Culture  /  Q&A

The History of Publishing Is a History of Racial Inequality

A conversation with Richard Jean So about combining data and literary analysis to understand how the publishing industry came to be dominated by white writers. 

... and this ought to make everyone, especially literary scholars, question received narratives about the success of multiculturalism in American arts and letters. Earlier this year we talked to So about Redlining Culture. This conversation has been edited and condensed for clarity. —Rosemarie Ho

... and this ought to make everyone, especially literary scholars, question received narratives about the success of multiculturalism in American arts and letters. Earlier this year we talked to So about Redlining Culture. This conversation has been edited and condensed for clarity. —Rosemarie Ho

Rosemarie Ho: One of the findings in your book that I found really interesting was that postwar US fiction written by white authors is generally “a reflexive…narration of what it’s like to be a white person writing novels in the time of a growing racial diversity,” preferring “adverbs and modal verbs, indicating a version of reality defined by qualification and conditionality.” You also compare this to the corpus of Black literature written in the same period, and found that the latter is more distinguished by lexical diversity and dialogue. Can you talk more about your methodological approach? Can we really measure literary whiteness?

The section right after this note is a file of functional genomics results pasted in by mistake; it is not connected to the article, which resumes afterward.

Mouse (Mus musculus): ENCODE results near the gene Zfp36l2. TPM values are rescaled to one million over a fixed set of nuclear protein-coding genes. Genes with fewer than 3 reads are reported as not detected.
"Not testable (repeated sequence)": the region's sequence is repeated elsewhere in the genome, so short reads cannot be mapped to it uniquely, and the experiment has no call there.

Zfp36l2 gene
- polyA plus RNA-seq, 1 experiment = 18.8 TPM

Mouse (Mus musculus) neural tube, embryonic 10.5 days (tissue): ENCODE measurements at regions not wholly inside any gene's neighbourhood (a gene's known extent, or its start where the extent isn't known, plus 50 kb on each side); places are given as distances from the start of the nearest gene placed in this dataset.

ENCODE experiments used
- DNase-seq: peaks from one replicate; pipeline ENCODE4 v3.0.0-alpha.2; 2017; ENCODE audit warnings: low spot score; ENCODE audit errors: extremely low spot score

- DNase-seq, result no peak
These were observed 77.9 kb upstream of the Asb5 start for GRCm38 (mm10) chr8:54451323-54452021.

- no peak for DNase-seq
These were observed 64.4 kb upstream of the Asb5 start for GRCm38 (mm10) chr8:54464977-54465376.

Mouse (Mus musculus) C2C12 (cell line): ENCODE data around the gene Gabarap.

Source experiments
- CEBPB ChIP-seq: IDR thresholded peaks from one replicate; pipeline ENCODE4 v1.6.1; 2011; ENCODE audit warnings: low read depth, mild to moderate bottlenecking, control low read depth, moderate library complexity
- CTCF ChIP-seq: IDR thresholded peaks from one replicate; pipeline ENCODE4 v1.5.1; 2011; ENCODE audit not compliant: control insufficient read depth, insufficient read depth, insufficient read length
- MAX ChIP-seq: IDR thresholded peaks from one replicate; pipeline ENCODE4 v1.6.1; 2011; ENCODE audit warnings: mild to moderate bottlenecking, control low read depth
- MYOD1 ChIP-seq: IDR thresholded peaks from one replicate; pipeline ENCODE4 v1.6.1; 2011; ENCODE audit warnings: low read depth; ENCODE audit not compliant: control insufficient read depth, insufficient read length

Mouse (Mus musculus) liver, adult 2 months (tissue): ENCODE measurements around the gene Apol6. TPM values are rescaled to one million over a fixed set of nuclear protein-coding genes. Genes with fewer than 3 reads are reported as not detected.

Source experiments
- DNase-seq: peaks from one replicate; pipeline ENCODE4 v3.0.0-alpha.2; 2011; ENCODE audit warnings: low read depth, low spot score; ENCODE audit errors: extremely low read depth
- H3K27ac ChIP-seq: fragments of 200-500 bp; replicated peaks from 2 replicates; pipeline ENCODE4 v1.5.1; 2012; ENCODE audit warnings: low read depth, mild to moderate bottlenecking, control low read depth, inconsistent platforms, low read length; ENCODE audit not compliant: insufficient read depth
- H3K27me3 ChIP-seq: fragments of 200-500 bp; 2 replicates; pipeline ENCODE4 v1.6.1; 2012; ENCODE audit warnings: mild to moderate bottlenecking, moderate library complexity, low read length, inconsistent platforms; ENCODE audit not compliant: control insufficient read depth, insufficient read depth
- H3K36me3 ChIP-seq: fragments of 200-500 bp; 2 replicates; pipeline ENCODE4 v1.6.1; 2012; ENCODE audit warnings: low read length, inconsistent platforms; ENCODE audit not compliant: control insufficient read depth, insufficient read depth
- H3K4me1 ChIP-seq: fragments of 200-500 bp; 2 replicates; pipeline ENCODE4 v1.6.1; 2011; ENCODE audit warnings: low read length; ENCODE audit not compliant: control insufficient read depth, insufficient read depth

Richard Jean So: One thing I really wanted to do is try to get an account of cultural or literary whiteness: What does that really look like? I think sociologists have done this more through case studies—through interviews, they’ve noticed some traits—but I want to do this more at scale. I quantify that in different ways. I’m using two methods: one that looks at the way that white versus Black writers tend to describe white people, and I find a set of collocations or terms that tend to be used to describe people in stories. The second, slightly different method compares novels written by white authors, primarily best sellers and prize winners, versus novels written by Black writers. The two analyses converge on the same thing, which is: There’s a kind of recursiveness inherent to white texts. Which is to say whiteness is very interested in itself.

The major takeaway is that we can use machines to identify a white cultural voice. I think that’s important because people might believe one doesn’t exist or might think that’s too abstract. Whereas I want to say like, no, it’s real; whiteness is a kind of culture. It has a relationship to blackness. Sara Ahmed argues that a big part of whiteness is narcissism. I think that the data really bears that out—that white narcissism is really a thing that has certain qualities and a historical trajectory. And when we think about the cultural field, like best sellers, prizewinners—they also have a distinct white voice that’s very different from Blackness. And what really defines both of those categories is their whiteness, and how they, in some ways, are anti-Black in terms of their style, or their form, or the things that they care about. That’s something that we might have intuited before, but we weren’t quite clear about that.

RH: How broad can we take these claims to be? RJS: All we can really know is based on the data that I have. So I would say [the book] has a pretty good account of Random House after the war, which is super similar to other publishing houses, but it’s super different from small publishers, like ...